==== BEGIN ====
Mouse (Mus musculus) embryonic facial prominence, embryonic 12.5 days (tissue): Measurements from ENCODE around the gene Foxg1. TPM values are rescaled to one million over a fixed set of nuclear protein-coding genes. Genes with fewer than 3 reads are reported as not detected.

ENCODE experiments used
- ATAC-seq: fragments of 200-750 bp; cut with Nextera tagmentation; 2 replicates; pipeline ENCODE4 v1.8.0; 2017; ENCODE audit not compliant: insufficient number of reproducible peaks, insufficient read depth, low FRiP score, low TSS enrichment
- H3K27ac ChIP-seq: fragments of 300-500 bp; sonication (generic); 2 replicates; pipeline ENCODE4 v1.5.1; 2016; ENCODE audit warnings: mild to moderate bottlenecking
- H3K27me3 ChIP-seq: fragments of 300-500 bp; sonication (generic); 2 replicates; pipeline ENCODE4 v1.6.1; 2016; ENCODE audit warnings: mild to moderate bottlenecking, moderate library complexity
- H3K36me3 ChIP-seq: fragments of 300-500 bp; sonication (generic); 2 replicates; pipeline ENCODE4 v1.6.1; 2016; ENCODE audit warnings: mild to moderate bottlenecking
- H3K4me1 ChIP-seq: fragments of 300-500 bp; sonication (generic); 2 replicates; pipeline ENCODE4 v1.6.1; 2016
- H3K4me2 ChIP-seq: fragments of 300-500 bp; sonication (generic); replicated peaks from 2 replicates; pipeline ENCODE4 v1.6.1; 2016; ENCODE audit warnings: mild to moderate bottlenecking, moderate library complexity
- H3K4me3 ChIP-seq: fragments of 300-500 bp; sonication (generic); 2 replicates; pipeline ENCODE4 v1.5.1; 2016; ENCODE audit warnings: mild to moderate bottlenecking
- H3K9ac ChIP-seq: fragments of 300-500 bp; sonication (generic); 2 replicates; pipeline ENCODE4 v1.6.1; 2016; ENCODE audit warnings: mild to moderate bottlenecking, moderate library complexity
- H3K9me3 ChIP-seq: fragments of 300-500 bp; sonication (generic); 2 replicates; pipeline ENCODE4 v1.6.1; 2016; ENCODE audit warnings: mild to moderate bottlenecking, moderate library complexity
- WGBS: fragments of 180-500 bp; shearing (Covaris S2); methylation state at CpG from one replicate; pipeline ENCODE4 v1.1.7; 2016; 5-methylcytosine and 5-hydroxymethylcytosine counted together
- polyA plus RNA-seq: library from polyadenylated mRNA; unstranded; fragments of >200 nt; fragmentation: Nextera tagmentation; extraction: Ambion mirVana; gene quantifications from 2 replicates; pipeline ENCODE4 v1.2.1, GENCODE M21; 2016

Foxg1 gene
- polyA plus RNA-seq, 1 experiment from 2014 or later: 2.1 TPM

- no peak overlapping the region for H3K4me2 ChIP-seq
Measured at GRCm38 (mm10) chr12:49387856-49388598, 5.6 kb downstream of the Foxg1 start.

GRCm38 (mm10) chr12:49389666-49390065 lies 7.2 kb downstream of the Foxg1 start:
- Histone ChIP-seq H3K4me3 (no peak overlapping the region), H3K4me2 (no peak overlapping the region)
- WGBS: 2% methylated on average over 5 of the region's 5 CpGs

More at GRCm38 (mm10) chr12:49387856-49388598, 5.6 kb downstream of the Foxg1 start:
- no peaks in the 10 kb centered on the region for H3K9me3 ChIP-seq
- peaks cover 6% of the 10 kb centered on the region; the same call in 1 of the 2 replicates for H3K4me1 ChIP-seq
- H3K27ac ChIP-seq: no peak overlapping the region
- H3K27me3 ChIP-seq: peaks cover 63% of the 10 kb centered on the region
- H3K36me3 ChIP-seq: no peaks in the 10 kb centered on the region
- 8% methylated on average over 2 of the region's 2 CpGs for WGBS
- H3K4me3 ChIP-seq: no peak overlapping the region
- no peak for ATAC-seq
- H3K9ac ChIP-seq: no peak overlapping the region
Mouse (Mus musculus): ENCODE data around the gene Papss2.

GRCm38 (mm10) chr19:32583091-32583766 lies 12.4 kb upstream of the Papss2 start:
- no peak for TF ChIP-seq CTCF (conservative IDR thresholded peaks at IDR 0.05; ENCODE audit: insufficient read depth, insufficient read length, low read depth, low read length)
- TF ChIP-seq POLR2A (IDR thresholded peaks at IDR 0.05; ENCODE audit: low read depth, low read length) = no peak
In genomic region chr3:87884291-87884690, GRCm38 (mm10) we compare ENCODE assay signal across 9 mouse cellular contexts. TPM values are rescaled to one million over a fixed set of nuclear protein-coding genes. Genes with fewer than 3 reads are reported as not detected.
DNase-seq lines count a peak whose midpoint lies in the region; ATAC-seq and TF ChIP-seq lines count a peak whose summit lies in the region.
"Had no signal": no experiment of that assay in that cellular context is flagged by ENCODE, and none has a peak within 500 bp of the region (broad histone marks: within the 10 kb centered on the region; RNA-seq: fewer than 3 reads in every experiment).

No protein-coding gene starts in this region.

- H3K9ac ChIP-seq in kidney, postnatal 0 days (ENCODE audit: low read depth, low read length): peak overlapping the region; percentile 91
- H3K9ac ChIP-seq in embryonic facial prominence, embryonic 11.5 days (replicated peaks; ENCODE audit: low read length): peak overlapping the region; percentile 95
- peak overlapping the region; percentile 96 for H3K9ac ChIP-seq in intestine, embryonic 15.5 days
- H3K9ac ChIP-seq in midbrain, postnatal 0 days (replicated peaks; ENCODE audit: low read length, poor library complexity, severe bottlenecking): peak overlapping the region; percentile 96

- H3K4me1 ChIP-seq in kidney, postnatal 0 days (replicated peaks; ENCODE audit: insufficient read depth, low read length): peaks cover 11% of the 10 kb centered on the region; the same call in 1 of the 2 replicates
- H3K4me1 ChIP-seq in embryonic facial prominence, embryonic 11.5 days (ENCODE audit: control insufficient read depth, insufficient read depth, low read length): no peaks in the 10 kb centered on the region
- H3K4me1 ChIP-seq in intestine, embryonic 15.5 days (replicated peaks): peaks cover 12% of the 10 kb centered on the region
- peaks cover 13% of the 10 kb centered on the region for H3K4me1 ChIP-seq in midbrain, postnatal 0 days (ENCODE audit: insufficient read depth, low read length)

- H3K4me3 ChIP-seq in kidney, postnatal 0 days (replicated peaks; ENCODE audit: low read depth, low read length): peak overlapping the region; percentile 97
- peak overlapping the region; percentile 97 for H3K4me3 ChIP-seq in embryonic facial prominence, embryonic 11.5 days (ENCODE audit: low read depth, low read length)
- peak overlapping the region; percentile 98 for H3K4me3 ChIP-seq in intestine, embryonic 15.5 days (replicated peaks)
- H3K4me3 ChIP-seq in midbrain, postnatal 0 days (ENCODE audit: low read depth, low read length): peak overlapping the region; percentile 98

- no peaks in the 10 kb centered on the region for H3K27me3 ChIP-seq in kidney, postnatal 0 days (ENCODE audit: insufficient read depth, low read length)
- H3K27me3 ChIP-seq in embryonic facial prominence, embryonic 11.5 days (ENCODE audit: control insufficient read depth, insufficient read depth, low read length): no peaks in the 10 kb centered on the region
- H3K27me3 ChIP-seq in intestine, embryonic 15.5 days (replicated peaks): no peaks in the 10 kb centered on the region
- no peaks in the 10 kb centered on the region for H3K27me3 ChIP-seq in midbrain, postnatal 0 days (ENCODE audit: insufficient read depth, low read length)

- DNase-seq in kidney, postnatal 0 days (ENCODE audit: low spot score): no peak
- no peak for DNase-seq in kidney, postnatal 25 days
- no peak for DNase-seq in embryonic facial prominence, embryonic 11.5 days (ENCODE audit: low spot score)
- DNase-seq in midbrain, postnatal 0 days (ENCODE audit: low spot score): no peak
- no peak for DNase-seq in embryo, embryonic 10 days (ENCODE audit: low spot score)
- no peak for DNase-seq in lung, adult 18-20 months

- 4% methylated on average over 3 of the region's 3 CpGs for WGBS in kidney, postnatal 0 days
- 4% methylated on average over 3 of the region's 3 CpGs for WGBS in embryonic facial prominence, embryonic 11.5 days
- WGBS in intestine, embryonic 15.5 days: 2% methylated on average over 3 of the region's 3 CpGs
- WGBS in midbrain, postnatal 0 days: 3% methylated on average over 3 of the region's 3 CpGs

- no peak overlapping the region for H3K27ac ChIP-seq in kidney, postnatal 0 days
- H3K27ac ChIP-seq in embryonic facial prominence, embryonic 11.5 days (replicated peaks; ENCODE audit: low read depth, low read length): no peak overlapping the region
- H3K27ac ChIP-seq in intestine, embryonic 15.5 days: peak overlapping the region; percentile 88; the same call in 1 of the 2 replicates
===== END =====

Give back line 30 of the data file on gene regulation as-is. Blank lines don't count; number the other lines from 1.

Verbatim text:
- H3K9ac ChIP-seq: no peak overlapping the region